15. Greaves L, Poole N. Pregnancy, mothering and substance use. In: Highs & Lows: Canadian perspectives on women and substance use. Toronto: Centre for Addiction and Mental Health; 2007.
16. Mackay J, Amos A. Women and tobacco. Respirology. 2003;8(2):123-30.
17. McKee SA, Maciejewski PK, Falba T, Mazure CM. Sex differences in the effects of stressful life events on changes in smoking status. Addiction. 2003;98(6):847-55.
18. Reichert V, Seltzer V, Efferen L, Kohn N. Women and tobacco dependence. Obstetrics and gynecology clinics of North America. 2009;36(4):877-90.
19. Levine MD, Marcus MD, Perkins KA. A history of depression and smoking cessation outcomes among women concerned about post-cessation weight gain. Nicotine and Tobacco Research. 2003 February 2003;5(1):69-76.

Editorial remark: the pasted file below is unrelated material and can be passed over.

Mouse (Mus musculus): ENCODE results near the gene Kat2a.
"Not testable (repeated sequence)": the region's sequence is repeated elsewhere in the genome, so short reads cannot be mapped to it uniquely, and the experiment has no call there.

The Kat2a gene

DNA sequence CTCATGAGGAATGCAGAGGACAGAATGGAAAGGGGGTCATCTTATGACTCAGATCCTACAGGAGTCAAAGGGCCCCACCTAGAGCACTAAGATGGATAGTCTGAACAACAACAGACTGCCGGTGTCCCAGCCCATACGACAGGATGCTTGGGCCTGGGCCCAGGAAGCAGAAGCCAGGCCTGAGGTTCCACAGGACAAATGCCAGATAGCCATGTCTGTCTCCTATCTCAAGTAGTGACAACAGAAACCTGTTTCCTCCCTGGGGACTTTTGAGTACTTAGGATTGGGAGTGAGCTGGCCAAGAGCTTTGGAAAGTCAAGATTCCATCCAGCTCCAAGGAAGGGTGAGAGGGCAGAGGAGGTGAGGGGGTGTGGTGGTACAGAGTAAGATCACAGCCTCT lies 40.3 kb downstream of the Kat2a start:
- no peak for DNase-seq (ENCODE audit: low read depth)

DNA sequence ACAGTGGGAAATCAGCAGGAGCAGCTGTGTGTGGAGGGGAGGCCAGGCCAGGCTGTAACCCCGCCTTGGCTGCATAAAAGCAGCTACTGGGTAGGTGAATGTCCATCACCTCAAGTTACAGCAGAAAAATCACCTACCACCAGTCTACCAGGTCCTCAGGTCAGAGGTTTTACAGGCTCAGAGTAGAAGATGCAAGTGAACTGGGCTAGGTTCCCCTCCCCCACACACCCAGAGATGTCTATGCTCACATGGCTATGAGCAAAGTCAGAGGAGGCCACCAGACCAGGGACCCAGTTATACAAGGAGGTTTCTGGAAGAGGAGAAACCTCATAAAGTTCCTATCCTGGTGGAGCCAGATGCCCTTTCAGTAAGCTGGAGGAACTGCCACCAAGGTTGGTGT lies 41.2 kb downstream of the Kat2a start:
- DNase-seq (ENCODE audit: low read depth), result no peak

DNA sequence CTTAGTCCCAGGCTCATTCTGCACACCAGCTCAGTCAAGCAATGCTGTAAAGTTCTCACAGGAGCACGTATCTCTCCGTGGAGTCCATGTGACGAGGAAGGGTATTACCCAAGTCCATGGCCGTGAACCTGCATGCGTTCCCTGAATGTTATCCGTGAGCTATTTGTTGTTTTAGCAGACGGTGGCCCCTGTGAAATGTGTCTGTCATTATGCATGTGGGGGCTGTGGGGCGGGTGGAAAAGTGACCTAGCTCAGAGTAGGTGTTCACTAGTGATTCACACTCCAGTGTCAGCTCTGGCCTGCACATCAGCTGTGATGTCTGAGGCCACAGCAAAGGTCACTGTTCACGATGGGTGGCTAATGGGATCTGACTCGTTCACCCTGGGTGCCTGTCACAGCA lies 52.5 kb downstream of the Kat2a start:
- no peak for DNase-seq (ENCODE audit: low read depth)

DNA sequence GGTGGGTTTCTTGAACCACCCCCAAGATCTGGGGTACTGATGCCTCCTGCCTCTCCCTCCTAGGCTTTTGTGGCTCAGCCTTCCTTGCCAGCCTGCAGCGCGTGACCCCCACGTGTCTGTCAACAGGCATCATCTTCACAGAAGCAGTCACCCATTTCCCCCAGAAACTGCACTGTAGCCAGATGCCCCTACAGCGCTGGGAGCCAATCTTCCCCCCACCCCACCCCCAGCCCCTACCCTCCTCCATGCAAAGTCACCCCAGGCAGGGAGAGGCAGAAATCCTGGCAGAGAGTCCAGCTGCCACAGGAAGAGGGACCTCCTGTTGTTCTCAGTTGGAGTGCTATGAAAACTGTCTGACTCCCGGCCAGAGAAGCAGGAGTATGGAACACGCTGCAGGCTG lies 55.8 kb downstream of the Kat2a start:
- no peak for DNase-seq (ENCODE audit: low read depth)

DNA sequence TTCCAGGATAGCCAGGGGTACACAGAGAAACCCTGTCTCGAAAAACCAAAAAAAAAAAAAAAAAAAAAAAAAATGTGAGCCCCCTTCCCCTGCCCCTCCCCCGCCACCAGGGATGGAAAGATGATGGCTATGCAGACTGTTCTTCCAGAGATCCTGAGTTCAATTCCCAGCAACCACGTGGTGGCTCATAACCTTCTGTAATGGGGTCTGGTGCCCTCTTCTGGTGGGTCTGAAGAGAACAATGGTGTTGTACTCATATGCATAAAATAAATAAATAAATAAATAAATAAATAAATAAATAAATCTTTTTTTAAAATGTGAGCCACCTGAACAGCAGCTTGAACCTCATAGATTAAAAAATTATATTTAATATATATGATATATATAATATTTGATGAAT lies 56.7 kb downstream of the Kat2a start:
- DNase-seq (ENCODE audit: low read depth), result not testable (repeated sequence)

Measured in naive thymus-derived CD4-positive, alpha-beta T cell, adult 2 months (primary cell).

20. Rohrbaugh MJ, Shoham V, Dempsey CL. Gender differences in quit support by partners of health-compromised smokers. Journal of Drug Issues. 2009;39(2):329-46.
21. Carter SM, Chapman S. Smokers and non-smokers talk about regulatory options in tobacco control. Tobacco Control. 2006;15(5):398-404.
22. Bobak M, Jha P, Nguyen S, Jarvis M. Poverty and smoking, 'tobacco control in developing countries'2000: Available from: http://www1.worldbank.org/tobacco/tcdc/041TO062.PDF (This website link was valid at the time of submission).
23. Siahpush M, Borland R, Scollo M. Prevalence and Socio-economic Correlates of Smoking Among Lone Mothers in Australia. Australian and New Zealand Journal of Public Health. 2002;26(2):132-5.
24. Greaves L, Barr V. Filtered Policy: women and tobacco in Canada. Winnipeg: British Columbia Centre of Excellence for Women's Health; 2000 [cited 7 October 2009]; Available from: Canadian Women's Health Network Website.
25. Greaves L, Barr V. Filtered Policy: women and tobacco in Canada. Winnipeg: British Columbia Centre of Excellence for Women's Health; 2000 [cited 2009 7 October]; Available from: Canadian Women's Health Network Website.
Page currency, Latest update: 29 January, 2013